His pecuniary bargains with Shuja-ud-Dowlah, the nawab wazir of Oudh, stand on a different basis.
The principal Mahommedan public buildings, erected by subsequent governors and now in ruins, are the Katra and the Lal-bagh palace - the former built by Sultan Mahommed Shuja in 1645, in front of the chauk or market place.
ASAF-' 'UD-DOWLAH, nawab wazir of Oudh from 1775 to 1797, was the son of Shuja-ud-Dowlah, his mother and grandmother being the begums of Oudh, whose spoliation formed one of the chief counts in the charges against Warren Hastings.
When Shuja-ud-Dowlah died he left two million pounds sterling buried in the vaults of the zenana.
The second son, Shuja, governor of Bengal, a dissolute and sensual prince, was dissatisfied, and raised an army to dispute the throne with Dara.
Shuja was defeated by Dara's son, but the imperial forces under Jaswant Singh were completely routed by the united armies of Aurangzeb and Murad.
Shuja, who had been a second time defeated near Allahabad, was attacked by the imperial forces under Mir Jumla and Mahommed, Aurangzeb's eldest son, who, however, deserted and joined his uncle.
Shuja was defeated and fled to Arakan, where he perished; Mahommed was captured, thrown into the fortress of Gwalior, and died after seven years' confinement.
In 1808 he was appointed the first British envoy to the court of Kabul, with the object of securing a friendly alliance with the Afghans; but this proved of little value, because Shah Shuja was driven from the throne by his brother before it could be ratified.
Lindsay-Bethune, routed the much superior combined forces (6000 men) of the shah's two rebellious uncles, Firman-Firma and Shuja es Saltana.
This prince was deposed by his half-brother Mahmud, who was in his turn deposed by Shah Shuja, the full brother of Zaman Shah.
After a short reign Shah Shuja was compelled to abdicate from his inability to repress the rising power of Fateh Khan, a Barakzai chief, and he took refuge first with Ranjit Singh, who then ruled the Punjab, and finally secured the protection of British power.
In 1839 the cause of Shah Shuja was actively supported by the British.
Kandahar was occupied, and Shah Shuja reinstated on the throne of his ancestors.
In 1833 when Shah Shuja, flying from Afghanistan, sought refuge at his court, he took from him the Koh-i-nor diamond, which subsequently came into the possession of the British crown.
Though he disapproved of Lord Auckland's policy of substituting Shah Shuja for Dost Mahomed, he loyally supported the British in their advance on Afghanistan.
For many years barbarous wars raged between the brothers, during which Zaman Shah, Shuja-ulMulk and Mahmud successively held the throne.
That city was occupied in April 1839, and Shah Shuja was crowned in his grandfather's mosque.
Dost Mahommed, finding his troops deserting, passed the Hindu Kush, and Shah Shuja entered the capital (August 7).
During the two following years Shah Shuja and his allies remained in possession of Kabul and Kandahar.
Shah Alam, who had now succeeded his father as emperor, and Shuja-udDaula, the nawab wazir of Oudh, united their forces, and threatened Patna, which the British had recovered.
All looked peaceful until Lord Auckland, prompted by his evil genius, attempted by force to place Shah Shuja upon the throne of Kabul, an attempt which ended in gross mismanagement and the annihilation of the British garrison in that city.
Subsequently, in 1809, while a French invasion of India was still a possibility to be guarded against, Mountstuart Elphinstone was sent by Lord Minto on a mission to Shah Shuja to form a defensive alliance.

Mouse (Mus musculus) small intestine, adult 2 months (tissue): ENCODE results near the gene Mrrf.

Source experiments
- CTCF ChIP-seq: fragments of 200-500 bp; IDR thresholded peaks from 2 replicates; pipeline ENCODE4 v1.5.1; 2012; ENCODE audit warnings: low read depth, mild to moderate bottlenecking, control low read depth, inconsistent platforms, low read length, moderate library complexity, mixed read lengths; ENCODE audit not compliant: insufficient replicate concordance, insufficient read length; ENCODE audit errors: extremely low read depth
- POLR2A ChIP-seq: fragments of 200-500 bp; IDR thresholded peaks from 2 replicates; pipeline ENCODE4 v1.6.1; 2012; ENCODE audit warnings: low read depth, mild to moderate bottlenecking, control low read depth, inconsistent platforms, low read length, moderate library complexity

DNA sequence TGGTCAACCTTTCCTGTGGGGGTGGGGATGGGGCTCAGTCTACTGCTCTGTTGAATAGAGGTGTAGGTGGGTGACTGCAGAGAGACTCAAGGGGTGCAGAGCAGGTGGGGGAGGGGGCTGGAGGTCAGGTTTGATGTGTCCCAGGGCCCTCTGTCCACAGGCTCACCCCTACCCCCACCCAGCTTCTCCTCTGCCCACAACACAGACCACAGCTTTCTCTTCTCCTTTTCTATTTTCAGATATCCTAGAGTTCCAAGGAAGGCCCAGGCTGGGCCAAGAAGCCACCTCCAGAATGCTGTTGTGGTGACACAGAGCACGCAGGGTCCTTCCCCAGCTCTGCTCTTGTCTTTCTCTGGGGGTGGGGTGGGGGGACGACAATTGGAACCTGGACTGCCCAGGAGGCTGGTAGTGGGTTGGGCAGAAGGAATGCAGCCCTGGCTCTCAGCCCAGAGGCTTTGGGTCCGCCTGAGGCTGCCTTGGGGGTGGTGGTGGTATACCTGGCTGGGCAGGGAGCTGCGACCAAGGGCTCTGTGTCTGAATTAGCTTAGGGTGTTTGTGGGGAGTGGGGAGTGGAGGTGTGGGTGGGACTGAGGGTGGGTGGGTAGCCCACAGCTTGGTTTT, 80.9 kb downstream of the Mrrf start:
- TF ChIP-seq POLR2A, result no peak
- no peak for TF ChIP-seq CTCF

Before the year was out Shah Shuja had been driven into exile, and a third brother, Mahmud Shah, was on the throne.
Shah Shuja, now in exile at Ludhiana, was selected for the purpose.
At this time both the Punjab and Sind were independent kingdoms. Sind was the less powerful of the two, and, therefore, a British army escorting Shah Shuja made its way by that route to enter Afghanistan through the Bolan Pass.
Kandahar surrendered, Ghazni was taken by storm, Dost Mahommed fled across the Hindu Kush, and Shah Shuja was triumphantly led into the Bala Hissar at Kabul in August 1839.
Ever since the nawab wazir, Shuja-ud-Dowlah, received back his forfeited territories from the hands of Lord Clive in 1765, the very existence of Oudh as an independent state had depended only upon the protection of British bayonets.
SHAH SHUJA (1780?-1842), king of Afghanistan, was the son of Timur Shah, and grandson of Ahmad Shah, founder of the Durani dynasty.
Distrusting the attitude of the Amir Dost Mahommed towards Russia, Lord Auckland in 1839 attempted to restore Shah Shuja to the throne against the wishes of the Afghan people.
After the retreat of the British troops from Kabul, Shah Shuja shut himself up in the Bala Hissar.
His descendants, except for Jelal ed-din (Jalaluddin) Shah Shuja, the patron of the poet Hafiz, were unimportant, and the dynasty was wiped out by Timur about 1392.
The British expedition in support of Shah Shuja, which may be called its natural consequence, involves a question foreign to the present narrative.
From the commencement of his reign he found himself involved in disputes with Ranjit Singh, the Sikh ruler of the Punjab, who used the dethroned Saduzai prince, Shuja-ul-Mulk, as his instrument.
In 1834 Shuja made a last attempt to recover his kingdom.
Shah Shuja was proclaimed amir, and entered Kabul on the 7th of August, while Dost Mahommed sought refuge in the wilds of the Hindu Kush.
Having been driven into the mountains by the Mahrattas, they had appealed for aid to Shuja-ud-Dowlah, wazir of Oudh, and ally of the British.
The mehtar, Shuja-ul-Mulk, who was installed in September 1895, visited the Delhi durbar in January 1903.